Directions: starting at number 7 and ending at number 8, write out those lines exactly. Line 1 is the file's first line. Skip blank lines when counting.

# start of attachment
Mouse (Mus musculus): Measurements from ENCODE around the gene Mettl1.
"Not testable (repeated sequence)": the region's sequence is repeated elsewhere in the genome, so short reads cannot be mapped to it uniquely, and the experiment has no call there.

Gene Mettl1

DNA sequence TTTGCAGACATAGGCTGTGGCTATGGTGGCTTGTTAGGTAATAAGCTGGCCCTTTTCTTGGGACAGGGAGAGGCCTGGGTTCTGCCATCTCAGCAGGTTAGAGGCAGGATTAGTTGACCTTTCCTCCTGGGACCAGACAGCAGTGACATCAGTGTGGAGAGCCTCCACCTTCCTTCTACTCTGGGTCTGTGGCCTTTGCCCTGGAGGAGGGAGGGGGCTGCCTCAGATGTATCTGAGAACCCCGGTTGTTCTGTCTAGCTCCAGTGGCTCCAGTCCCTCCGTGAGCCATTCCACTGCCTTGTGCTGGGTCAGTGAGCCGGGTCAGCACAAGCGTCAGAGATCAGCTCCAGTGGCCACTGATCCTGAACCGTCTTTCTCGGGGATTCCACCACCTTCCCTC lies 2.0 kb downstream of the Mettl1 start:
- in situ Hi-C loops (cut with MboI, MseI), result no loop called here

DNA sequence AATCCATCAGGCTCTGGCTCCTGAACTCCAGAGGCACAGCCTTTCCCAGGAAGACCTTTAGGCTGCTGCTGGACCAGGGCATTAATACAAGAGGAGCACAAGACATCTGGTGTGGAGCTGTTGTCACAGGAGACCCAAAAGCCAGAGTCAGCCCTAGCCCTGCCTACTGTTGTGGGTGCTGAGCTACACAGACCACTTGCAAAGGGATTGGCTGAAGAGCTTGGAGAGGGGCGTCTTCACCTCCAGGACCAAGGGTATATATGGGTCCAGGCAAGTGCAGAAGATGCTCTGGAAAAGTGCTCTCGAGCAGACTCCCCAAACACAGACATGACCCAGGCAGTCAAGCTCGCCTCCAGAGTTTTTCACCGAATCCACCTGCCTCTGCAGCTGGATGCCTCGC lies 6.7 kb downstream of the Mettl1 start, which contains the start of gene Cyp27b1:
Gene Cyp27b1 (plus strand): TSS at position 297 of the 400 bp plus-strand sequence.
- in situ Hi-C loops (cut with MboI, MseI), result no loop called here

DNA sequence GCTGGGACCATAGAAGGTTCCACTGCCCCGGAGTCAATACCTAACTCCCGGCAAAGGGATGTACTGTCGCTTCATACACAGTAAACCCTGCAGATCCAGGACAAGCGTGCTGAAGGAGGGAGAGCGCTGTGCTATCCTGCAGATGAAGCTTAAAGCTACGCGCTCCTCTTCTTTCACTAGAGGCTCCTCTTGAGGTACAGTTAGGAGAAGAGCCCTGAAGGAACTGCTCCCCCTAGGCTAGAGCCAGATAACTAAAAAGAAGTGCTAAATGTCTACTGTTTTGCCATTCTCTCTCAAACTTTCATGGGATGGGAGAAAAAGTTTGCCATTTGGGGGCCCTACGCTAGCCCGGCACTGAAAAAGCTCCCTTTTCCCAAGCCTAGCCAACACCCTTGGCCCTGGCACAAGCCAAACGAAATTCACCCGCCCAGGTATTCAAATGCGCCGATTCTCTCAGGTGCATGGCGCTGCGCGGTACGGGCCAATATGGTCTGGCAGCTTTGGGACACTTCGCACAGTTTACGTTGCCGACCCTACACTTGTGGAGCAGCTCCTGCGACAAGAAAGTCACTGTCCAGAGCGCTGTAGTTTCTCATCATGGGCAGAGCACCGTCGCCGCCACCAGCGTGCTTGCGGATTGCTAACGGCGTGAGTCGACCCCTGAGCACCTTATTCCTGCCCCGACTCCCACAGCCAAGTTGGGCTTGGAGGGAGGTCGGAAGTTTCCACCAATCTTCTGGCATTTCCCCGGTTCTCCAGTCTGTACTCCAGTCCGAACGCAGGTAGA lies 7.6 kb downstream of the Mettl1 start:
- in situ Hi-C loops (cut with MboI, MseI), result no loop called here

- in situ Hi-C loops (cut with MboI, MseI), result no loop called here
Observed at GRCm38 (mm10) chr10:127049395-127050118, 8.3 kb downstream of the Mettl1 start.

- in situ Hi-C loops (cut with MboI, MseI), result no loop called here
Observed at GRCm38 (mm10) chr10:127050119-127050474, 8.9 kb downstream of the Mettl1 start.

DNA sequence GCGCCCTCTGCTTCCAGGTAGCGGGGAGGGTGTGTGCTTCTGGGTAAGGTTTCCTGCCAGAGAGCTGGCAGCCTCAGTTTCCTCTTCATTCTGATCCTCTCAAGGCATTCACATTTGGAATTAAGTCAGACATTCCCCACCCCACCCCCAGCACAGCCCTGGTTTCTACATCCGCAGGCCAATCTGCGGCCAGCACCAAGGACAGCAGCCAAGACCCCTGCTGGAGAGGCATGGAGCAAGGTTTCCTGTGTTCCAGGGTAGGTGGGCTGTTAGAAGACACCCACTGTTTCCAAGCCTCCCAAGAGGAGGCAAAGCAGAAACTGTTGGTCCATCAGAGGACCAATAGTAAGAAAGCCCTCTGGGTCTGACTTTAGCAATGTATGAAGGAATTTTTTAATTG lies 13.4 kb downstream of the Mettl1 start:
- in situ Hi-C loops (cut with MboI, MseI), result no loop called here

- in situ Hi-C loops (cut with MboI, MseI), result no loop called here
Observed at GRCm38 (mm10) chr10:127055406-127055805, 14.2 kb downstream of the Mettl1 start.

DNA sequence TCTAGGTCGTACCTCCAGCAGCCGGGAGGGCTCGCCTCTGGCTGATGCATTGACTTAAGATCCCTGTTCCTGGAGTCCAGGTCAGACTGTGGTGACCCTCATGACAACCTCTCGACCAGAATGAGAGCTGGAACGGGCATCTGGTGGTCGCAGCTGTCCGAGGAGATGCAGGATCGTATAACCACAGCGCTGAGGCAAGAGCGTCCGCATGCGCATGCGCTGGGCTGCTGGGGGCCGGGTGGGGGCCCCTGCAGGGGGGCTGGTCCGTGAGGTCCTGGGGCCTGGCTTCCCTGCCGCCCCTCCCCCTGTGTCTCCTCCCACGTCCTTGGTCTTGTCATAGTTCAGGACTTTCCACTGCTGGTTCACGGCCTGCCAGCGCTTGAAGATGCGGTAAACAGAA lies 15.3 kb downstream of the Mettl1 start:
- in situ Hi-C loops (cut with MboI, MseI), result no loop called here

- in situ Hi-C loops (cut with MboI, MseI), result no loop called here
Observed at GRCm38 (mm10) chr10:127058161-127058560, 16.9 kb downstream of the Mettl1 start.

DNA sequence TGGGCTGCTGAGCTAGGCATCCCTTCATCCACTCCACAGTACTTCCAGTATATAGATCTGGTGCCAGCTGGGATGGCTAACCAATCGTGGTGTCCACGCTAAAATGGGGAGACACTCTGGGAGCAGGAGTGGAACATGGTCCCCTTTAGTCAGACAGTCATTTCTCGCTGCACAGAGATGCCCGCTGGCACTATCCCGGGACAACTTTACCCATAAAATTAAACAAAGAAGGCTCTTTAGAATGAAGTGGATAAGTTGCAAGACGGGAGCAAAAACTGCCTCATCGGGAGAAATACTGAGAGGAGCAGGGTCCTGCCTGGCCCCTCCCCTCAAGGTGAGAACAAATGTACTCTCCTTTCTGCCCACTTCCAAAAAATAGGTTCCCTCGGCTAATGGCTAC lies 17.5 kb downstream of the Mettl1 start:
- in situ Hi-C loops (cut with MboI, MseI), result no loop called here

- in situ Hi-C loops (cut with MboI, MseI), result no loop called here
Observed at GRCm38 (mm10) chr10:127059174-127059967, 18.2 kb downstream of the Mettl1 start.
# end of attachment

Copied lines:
Gene Cyp27b1 (plus strand): TSS at position 297 of the 400 bp plus-strand sequence.
- in situ Hi-C loops (cut with MboI, MseI), result no loop called here